Is Your Partner a Covert Narcissist?

Shannon V. McHugh, PsyD
July 9, 2020

Often when discussing narcissists, people are quick to talk about all of the outward social behaviors that relate to narcissism: arrogance, grandiosity, lack of empathy, entitlement, expressing that they are unique, special, worthy of success, manipulating others, etc. While these are definitely traits of someone who falls into the narcissistic personality disorder category, researchers have found that people can have a more internal presentation, less outwardly affected, and continue to meet the criteria of a narcissistic personality disorder.

Covert Narcissist

Researchers and mental health professionals have coined this subtype of narcissism as being called “covert narcissism”, and while it may be more difficult to detect, these symptoms carry the same self-preoccupations that can lead to negative social relationships with others.

Here is a list of common characteristics of “covert” narcissists:

Smugness – This may be less outwardly present than in those who are more externally narcissistic, but for covert narcissists, this may be presented by a person being seemingly disinterested in the suggestions of others; many non-verbal behaviors and body language clues can suggest that someone is smug and feels smarter or more worthy of time and attention than others. Eye rolls, appearing bored or uninterested in what others are discussing, etc. are all non-verbal ways that someone may show disinterest in others’ thoughts, feelings, and behaviors.

Highly Focused on Self – A preoccupation of everything self is common with all forms of narcissism. Prioritizing discussing their own thoughts, feelings, behaviors, and experiences is a common theme in narcissistic personality disorders, and covert narcissists will also have this propensity. They may be less outwardly descriptive of their annoyance with addressing others’ thoughts or needs, but their go-to conversation topics will suggest that they are self-focused and primarily self-interested.

Empathy Deficient – Lack of understanding of the thoughts and feelings of those around them, or a disinterest in taking the time to try and perceive how others may be feeling is common with those who are narcissistic.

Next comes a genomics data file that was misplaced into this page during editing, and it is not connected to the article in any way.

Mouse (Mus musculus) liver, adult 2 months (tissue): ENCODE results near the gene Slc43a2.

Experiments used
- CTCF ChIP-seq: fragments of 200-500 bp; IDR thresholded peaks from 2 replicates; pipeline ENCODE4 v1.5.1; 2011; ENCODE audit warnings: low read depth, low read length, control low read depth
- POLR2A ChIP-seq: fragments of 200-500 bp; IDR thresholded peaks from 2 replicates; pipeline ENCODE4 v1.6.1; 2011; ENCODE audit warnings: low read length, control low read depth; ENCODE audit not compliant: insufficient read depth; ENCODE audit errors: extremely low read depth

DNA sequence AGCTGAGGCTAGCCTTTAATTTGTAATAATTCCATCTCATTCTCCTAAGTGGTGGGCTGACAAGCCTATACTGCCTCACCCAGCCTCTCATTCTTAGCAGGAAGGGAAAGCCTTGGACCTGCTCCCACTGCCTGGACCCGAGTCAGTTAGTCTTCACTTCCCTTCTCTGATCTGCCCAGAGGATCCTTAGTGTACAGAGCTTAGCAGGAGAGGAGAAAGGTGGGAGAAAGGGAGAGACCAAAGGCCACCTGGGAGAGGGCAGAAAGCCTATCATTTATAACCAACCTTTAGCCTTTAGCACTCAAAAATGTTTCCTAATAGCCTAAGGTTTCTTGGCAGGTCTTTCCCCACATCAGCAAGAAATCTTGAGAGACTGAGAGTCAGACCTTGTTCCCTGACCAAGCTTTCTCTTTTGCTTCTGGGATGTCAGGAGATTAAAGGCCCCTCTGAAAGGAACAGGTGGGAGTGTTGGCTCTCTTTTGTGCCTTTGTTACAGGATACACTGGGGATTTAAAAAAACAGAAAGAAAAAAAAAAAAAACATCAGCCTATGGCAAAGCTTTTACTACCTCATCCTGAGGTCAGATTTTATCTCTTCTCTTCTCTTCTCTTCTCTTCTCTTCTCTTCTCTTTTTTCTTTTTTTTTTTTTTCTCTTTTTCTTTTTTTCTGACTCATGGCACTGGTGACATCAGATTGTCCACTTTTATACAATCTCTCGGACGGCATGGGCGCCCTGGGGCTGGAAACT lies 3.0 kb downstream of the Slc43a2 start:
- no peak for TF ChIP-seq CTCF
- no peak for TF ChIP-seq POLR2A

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Passive-Aggressive – While some narcissists may be more aggressive and domineering in getting what they want, covert narcissists may prefer the more passive-aggressive approach, which may look like they are approving of what others want, but then doing as they please anyway. They may also be sarcastic in their acceptance of others’ thoughts and feelings, only to prefer and prioritize their own when confronted.

Sensitive – Covert narcissists often have a high level of sensitivity and are very quick to feeling offended or criticized. Instead of taking criticism in stride, they will often become defensive and exhibit lots of negative behaviors from withdrawing from those who are trying to communicate with them to make changes in their relationship, or by lashing out and causing others pain as a form of deflection or projection onto others when they feel attacked.

Entitlement – Often covert narcissism, like any other form of narcissism, will involve a fixation or fixed belief of grandiosity and superiority that sets them apart from others. Their belief that they are more special, more talented, and more worthy than others can often come with a sense of arrogance that pushes others away. Often, when they do not receive the accolades, they believe they deserve, this can also cause them to see everyone else as an enemy and further isolate them from support systems and people that could positively influence their ability to succeed.

Interpersonal Problems – When someone is unable to empathize with the thoughts and feelings of others, is highly self-focused and uninterested in connecting with others unless the interactions are focused on them, it is no surprise that their connections to people and interpersonal relationships will suffer. Their lack of ability to connect and address issues may make relationships highly conflictual. Sometimes, they may withdraw and cause their loved one to stop trying to initiate healthy dialogue, only leading to unhealthy and toxic relationships for all involved.

If you think your partner meets the characteristics of a covert narcissist, or narcissist in general, it can often be helpful to seek out a professional therapist to improve communication with you and your partner. Often times, psychotherapy treatment can help a person with narcissistic personality traits to develop empathy and learn how to improve communication skills with a neutral party helping to communicate their wants and needs.

Shannon V. McHugh, PsyD

Dr. Shannon McHugh is a Licensed Clinical and Forensic Psychologist in Los Angeles, California. She specializes in assessment and treatment of children, adolescents, and adults who have developmental and social delays, behavioral difficulties, and those who have experienced traumatic events